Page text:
I’m listening to Cole Porter while I write this because Abigail McGrath, founder of the Renaissance House, told me to. Or more specifically, she was talking about Porter and poetry and Eminem when I walked up to the porch on a recent summer night for the Salon Series with Martha’s Vineyard poets Justen Ahren, Dan Waters and Michael West. The poetic posse was enjoying a post-meal discussion of lyrics and music and the confluence of the two. We moved indoors for the evening’s poetic banter, tea and dessert.

Mr. Ahren, West Tisbury’s current poet laureate, is the founder and director of Martha’s Vineyard’s Noepe Center, a writing retreat center. He started writing poems when he was seven years old, but is still uncomfortable with being called a poet. He read from a work in progress called Execution, a backwards-running reel of the world’s violence, aimed at re-sheathing the machete.

Mr. Waters, a poet and linoleum-block print artist, has illustrated and published poems in the Vineyard Gazette, Martha’s Vineyard Magazine, Yankee Magazine and others. He was the first poet laureate of West Tisbury, and shares Mr. Ahren’s mixed appreciation of the post, which has them reading an ode at the annual town meeting. While Mr. Ahren aimed for the global perspective, Mr. Waters went local and celebrated in sonnet form Nancy Luce, the chicken lady, with The Hag of Titus Cove, told from a first-person plural point of view of the neighborhood kids who bullied her. Then he grabbed his guitar to sing a few songs, as if to prove Ms. McGrath’s point on music’s perfect marriage of sound and sense.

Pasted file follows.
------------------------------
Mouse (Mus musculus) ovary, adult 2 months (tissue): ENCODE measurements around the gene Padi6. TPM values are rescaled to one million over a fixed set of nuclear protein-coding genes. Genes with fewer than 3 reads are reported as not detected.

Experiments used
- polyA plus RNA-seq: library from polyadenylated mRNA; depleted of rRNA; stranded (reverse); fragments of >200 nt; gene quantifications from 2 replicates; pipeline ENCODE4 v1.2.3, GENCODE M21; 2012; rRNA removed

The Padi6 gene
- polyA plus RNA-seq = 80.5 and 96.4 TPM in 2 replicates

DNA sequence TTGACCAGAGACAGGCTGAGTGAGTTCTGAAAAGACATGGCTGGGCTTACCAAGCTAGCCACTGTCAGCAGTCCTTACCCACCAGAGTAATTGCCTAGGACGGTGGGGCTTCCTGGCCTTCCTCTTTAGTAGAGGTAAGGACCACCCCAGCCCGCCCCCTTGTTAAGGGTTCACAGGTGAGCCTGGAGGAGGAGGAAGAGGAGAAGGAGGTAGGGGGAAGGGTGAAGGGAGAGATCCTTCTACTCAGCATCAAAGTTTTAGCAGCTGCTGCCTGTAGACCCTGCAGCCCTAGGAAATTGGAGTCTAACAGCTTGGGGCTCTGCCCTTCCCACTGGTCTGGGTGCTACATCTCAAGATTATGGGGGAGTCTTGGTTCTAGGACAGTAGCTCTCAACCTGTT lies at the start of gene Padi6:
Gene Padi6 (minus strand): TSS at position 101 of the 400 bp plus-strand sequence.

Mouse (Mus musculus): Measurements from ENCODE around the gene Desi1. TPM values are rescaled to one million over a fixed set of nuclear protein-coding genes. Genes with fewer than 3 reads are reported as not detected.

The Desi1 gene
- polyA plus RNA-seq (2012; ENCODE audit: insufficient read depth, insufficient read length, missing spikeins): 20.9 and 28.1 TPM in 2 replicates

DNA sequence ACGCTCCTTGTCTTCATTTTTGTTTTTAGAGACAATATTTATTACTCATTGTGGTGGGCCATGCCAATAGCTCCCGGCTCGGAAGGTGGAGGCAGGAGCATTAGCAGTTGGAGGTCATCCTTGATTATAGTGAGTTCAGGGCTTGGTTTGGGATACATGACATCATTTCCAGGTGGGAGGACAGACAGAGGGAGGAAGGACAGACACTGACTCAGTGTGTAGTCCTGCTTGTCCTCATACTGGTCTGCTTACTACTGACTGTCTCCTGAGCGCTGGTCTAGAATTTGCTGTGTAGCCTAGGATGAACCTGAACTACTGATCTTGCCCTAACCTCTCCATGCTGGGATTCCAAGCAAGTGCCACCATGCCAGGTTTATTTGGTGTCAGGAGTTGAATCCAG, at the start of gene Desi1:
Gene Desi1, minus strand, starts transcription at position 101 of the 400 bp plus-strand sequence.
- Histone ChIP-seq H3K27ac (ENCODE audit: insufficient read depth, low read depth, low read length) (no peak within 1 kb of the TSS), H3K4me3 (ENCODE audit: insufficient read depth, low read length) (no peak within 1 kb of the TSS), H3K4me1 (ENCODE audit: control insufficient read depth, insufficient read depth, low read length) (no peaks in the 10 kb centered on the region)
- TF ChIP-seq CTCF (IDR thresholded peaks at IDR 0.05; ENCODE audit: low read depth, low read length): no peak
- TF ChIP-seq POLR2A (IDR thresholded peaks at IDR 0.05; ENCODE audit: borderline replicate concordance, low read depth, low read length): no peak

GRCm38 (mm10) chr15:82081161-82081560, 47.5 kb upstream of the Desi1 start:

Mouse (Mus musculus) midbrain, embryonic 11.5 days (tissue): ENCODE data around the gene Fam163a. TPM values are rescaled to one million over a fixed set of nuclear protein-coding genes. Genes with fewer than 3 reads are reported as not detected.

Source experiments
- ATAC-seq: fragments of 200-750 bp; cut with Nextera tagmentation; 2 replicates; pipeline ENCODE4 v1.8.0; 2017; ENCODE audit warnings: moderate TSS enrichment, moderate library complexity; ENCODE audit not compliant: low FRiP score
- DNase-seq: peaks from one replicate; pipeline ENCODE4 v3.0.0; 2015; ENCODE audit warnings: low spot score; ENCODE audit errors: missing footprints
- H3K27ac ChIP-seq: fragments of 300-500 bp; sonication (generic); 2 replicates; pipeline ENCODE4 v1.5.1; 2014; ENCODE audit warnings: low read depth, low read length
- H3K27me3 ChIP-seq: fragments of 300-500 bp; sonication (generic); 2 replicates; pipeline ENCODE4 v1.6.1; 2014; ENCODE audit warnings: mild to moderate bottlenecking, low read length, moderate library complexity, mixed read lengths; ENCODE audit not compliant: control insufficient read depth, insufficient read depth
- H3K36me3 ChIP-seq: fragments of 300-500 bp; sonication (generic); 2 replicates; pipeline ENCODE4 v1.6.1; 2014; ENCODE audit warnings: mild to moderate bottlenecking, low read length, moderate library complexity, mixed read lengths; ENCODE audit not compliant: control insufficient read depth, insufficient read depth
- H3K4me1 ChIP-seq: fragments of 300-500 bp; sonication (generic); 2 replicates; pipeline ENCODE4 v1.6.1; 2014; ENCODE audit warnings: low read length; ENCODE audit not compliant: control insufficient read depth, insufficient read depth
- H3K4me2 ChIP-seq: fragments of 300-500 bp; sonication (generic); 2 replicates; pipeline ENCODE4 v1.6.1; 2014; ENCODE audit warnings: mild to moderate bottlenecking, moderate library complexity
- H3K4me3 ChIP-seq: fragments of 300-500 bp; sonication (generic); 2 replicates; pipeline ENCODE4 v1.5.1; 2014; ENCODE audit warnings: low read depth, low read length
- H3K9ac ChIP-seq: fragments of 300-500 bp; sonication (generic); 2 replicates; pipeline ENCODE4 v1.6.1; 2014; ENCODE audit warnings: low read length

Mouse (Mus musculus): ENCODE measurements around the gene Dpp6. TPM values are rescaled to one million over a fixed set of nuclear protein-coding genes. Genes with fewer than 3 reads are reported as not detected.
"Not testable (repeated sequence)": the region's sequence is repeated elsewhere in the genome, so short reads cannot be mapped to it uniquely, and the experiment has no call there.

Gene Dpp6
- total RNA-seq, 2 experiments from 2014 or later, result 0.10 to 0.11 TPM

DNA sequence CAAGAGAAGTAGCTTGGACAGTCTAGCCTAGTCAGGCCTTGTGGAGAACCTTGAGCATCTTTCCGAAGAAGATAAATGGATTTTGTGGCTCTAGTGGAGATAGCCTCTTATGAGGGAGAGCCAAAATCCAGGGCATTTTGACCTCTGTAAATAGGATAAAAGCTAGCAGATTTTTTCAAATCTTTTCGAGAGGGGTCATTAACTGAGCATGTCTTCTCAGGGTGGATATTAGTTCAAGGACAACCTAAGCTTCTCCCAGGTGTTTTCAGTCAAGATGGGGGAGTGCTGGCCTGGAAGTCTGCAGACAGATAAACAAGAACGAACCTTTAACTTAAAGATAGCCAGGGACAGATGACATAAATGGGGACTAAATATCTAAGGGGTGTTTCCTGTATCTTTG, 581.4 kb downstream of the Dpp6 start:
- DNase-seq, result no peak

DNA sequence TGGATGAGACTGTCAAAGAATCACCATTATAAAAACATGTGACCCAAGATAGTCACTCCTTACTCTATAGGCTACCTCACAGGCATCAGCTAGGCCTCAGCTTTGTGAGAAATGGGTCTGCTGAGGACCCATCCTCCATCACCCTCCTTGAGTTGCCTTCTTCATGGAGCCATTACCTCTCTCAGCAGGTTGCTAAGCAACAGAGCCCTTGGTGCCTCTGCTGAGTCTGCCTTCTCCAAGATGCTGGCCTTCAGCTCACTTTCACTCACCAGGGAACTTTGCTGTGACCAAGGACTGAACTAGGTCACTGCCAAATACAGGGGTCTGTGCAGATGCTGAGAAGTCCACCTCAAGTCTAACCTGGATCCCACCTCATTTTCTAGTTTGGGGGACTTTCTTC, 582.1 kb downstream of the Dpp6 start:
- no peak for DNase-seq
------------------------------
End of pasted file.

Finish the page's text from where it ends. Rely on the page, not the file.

Mr. West is a poet, novelist, playwright, singer, actor and musician. He started with his guitar to croon Talkin’ Disillusion Blues and I Dreamed I Saw a Great Big Bear, tips of the hat to Bob Dylan, as well as a ditty he wrote during the Occupy movement.

Jacqueline Jones LaMon and Afaa Michael Weaver, both writers in residence at the Renaissance House, read a few of their poems as well.

Ms. LaMon, the author of two collections of poetry and a novel, is an NAACP Image Award finalist. She held the room in her hand with a poem about her displacement after Hurricane Sandy and cleaning her mother’s cold body.

Mr. Weaver is a Pushcart Award-winning poet, playwright, and Fulbright scholar. He’s the director of the Zora Neale Hurston Literary Center at Simmons College, and recently won the Kingsley Tufts Poetry Award (to the tune of $100,000) for his work, The Government of Nature, the second part of a poetic trilogy. He won the battle with his new iPad to read a poem called The Fish We Ate and one about a Chinese woman whose name, in English, means “Nice to meet you,” a sentiment I could not have expressed any better, comfortable in the company of poets steeped in their work and sharing a glimpse behind their collective creative canvas.

I collected names and phone numbers and emails, anxious to take these new connections back to Portland, Me., with me in the hopes of having their work in our quarterly, The Café Review, now celebrating its 25th year.

Timothy Gillis is a freelance writer and editor whose work has appeared in The Cafe Review, The Portland Sun, The Coastal Journal and elsewhere.